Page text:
"Let the fear of God" excite all hearts to "purity" and "love of holiness," exhorted Danforth. The impure of heart were warned to watch all their "thoughts and affections," to "Stop thine Ears at filthy Jests, amorous Songs," and to "Abhor all lascivious Touches, unchaste Embracings."[18].


Finally, Danforth urged, "let us carefully Watch over our Children, Servants, and all that are under our Care and Charge, lest they be stained and defiled." Such prevention of sin might prevent future destruction. The Lord had forewarned Abraham of the Sodomites' impending destruction so that Abraham could "charge his Children and Family to beware of like wickedness."[19]


"Arise," concluded Danforth, "and depart out of Sodom."[20]


Return to Age of Sodomitical Sin index • Go to next article


References

  1. Jonathan Ned Katz, Gay/Lesbian Almanac (NY: Harper & Row, 1983), p. 108-111, citing Upon Occasion of The Arraignment and Condemnation of Benjamin Goad For his Prodigious Villany. Together with A Solemn Exhortation to Tremble at Gods Judgements and to Abandon Youthful Lusts (Cambridge; Mass.: Marmaduke Johnson, 1674). Cited in Bullough, SVISH, p. 522; Oaks, "'Things,'" pp. 277-78; Kohler, Search, pp. 72-73.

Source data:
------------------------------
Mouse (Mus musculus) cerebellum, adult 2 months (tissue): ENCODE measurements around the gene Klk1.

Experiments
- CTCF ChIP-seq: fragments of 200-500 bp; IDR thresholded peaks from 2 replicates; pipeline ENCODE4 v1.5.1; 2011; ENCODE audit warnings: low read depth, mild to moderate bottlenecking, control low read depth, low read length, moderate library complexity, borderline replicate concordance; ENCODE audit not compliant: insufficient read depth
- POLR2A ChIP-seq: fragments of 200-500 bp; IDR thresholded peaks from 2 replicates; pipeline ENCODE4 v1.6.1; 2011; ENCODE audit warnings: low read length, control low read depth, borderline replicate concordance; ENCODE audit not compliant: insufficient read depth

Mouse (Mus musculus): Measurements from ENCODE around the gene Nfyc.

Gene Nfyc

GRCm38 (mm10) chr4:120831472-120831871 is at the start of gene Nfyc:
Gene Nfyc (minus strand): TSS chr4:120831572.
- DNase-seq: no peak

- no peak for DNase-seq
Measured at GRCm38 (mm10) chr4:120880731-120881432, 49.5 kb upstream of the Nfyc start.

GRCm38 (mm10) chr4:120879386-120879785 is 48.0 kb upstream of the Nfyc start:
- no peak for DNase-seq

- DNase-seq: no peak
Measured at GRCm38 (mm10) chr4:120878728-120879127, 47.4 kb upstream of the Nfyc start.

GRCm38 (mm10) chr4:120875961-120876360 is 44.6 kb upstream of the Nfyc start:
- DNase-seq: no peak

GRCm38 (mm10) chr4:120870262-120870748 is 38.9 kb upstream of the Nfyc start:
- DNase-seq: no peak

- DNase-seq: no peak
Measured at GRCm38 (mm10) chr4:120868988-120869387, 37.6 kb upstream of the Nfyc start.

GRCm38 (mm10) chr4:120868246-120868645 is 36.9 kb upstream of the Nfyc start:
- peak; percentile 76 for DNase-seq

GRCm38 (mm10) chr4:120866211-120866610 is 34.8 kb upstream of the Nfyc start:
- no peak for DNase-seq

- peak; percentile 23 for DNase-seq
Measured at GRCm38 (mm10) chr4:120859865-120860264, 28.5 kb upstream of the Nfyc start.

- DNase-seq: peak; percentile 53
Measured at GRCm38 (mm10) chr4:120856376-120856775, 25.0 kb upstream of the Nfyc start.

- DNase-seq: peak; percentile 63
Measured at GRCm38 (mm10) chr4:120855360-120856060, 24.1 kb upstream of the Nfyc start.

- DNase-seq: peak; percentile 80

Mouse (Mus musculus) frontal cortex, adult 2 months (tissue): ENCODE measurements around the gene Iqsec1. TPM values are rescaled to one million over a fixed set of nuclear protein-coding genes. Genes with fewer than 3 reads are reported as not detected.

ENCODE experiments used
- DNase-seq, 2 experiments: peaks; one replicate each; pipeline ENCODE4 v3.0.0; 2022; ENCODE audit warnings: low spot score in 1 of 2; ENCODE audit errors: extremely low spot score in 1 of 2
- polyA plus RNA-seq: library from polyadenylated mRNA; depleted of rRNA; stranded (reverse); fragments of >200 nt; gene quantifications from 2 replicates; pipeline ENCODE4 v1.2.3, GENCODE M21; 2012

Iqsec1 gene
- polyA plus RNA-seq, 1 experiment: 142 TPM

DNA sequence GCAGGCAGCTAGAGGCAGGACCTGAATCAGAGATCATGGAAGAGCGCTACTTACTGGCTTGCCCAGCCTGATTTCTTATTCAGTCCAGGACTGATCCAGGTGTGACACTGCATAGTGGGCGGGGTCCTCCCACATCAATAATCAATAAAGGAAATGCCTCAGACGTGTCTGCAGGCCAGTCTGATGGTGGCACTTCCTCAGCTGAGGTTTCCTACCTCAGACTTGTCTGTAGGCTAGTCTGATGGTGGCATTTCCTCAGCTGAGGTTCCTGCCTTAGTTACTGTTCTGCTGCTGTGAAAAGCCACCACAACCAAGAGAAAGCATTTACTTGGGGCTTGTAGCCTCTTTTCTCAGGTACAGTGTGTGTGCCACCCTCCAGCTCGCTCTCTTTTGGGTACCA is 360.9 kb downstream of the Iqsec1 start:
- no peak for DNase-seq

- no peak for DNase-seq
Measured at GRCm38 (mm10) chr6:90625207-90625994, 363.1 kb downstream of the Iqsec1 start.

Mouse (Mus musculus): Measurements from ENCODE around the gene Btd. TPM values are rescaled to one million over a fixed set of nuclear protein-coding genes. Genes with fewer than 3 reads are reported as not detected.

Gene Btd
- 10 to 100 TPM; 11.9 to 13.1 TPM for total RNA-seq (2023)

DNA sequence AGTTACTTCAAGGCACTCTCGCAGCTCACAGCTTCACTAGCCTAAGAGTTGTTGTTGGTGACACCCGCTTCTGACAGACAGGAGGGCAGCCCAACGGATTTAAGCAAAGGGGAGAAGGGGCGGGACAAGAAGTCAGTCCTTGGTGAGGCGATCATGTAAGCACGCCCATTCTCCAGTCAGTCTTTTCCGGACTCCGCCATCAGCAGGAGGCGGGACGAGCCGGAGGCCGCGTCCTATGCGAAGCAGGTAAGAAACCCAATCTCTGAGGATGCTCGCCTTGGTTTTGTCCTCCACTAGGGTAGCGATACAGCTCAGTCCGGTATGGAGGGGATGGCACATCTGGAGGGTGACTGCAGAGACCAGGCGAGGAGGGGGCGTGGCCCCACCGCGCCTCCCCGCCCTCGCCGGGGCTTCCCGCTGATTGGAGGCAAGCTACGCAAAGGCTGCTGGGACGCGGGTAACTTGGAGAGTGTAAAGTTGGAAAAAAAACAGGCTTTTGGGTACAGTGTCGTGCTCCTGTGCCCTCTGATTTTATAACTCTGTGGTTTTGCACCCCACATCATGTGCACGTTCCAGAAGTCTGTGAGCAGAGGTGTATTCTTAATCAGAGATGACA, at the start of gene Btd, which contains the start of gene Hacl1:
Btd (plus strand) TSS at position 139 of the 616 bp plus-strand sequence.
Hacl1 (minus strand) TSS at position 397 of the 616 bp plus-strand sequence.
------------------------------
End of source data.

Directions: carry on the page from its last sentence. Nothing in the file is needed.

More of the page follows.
2. Upon Occasion, 2-3.
  3. Upon Occasion, 3.
  4. Upon Occasion, 4
  5. Upon Occasion, 5
  6. Upon Occasion, 9
  7. Upon Occasion, 9-10
  8. Upon Occasion, 11-12
  9. Upon Occasion, 13.
  10. Upon Occasion, 14
  11. Upon Occasion, 13
  12. Upon Occasion, 15
  13. Upon Occasion, 16.
  14. Upon Occasion, 18-19
  15. Upon Occasion, 19-20
  16. Upon Occasion, 20
  17. Upon Occasion, 22.
  18. Upon Occasion, 23.
  19. Upon Occasion, 23.
  20. Upon Occasion, 25


This entry is part of the featured exhibit Colonial America: The Age of Sodomitical Sin curated by Jonathan Ned Katz. As it is content created by a named author, editor, or curator, it is not open to editing by the general public. But we strongly encourage you to discuss the content or propose edits on the discussion page, and the author, editor, or curator will make any changes that improve the entry or its content. Thanks.